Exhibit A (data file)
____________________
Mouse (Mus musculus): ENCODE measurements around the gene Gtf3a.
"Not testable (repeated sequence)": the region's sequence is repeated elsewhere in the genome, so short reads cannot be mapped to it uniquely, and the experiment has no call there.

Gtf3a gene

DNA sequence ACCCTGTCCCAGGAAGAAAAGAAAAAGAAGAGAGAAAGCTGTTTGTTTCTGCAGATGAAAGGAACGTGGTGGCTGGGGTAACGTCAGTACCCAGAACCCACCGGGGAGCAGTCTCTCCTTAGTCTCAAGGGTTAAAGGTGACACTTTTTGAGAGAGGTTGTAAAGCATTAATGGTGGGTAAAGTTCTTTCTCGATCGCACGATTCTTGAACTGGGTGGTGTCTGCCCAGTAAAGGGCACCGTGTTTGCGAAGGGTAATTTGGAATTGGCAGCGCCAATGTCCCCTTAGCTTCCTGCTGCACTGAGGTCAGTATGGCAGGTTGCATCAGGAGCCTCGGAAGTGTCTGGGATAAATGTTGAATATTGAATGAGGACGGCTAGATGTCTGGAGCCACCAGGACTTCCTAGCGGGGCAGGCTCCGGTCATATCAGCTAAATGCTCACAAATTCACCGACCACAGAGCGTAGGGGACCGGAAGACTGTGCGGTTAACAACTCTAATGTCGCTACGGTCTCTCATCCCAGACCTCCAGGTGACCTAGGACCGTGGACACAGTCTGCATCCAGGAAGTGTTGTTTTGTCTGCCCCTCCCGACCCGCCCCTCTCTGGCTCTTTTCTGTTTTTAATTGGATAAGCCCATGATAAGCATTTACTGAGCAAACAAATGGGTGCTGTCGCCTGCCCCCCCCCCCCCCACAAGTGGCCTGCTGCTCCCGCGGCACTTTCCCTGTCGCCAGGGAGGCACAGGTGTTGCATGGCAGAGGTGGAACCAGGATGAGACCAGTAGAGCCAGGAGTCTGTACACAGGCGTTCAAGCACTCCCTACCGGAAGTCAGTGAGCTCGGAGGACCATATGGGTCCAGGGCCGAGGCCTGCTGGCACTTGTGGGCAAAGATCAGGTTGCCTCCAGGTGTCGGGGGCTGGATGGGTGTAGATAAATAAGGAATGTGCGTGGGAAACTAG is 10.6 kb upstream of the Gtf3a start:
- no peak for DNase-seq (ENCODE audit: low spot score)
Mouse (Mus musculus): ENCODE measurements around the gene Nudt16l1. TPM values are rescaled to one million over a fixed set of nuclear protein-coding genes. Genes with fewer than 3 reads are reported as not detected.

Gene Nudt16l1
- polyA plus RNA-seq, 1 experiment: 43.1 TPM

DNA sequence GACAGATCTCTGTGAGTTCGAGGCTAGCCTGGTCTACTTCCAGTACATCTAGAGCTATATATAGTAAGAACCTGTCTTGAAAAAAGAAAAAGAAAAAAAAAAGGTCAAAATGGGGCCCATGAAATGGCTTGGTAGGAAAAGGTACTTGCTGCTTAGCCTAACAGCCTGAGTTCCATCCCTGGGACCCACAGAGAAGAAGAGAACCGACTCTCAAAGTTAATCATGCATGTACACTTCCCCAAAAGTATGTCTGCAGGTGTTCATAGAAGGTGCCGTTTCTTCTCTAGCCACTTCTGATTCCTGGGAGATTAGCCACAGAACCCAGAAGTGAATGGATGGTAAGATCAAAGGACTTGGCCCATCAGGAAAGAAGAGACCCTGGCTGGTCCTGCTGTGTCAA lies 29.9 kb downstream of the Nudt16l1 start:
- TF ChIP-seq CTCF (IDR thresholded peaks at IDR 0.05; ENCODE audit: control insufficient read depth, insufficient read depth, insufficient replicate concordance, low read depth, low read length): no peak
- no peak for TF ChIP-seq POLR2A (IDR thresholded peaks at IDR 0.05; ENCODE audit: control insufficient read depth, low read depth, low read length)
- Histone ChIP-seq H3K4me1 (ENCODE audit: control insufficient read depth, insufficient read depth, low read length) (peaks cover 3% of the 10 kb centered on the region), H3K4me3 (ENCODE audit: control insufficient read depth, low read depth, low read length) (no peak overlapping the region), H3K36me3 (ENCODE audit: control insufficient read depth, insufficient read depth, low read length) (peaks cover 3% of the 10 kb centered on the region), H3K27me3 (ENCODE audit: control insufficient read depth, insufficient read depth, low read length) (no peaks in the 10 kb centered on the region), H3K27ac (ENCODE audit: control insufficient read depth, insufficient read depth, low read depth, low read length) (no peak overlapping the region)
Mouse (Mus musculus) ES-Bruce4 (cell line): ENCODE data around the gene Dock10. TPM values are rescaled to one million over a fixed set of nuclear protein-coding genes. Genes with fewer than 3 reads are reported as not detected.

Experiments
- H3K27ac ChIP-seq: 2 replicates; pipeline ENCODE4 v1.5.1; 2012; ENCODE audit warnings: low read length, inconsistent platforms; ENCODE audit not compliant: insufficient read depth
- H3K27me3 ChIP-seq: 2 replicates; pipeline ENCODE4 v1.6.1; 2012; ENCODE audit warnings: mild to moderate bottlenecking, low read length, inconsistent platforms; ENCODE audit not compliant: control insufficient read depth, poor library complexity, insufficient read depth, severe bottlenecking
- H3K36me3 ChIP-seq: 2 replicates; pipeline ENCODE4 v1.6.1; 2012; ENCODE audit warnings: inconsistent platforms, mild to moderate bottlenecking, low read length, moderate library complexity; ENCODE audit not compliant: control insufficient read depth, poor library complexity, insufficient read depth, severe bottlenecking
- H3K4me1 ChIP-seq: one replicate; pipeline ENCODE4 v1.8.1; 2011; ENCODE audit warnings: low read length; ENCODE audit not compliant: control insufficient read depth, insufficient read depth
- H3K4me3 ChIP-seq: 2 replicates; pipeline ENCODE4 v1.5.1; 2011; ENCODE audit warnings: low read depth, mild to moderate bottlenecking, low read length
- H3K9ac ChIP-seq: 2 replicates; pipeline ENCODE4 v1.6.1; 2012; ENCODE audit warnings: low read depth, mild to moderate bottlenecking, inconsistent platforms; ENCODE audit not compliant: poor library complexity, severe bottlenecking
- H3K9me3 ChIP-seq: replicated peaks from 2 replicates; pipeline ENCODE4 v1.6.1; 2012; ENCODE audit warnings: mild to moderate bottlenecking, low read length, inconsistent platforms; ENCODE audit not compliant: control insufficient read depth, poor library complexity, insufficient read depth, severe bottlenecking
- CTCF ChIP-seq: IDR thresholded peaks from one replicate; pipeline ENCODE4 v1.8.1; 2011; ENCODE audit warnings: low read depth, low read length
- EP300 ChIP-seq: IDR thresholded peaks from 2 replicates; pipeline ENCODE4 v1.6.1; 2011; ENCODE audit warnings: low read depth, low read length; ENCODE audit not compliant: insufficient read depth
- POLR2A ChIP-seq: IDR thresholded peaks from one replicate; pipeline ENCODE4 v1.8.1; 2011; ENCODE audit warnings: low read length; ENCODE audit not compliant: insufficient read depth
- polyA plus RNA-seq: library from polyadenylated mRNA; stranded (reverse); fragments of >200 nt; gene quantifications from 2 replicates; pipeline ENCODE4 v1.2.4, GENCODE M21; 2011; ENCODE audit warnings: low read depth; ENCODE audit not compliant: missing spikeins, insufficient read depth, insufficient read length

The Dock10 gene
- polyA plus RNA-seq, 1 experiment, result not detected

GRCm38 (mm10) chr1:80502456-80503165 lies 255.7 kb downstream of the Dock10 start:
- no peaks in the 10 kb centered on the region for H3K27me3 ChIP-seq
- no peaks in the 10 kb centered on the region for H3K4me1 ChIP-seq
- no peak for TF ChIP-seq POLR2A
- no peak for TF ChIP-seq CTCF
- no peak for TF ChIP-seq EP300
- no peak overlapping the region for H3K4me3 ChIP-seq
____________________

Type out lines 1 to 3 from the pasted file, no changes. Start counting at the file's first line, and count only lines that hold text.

Mouse (Mus musculus): ENCODE measurements around the gene Gtf3a.
"Not testable (repeated sequence)": the region's sequence is repeated elsewhere in the genome, so short reads cannot be mapped to it uniquely, and the experiment has no call there.

Gtf3a gene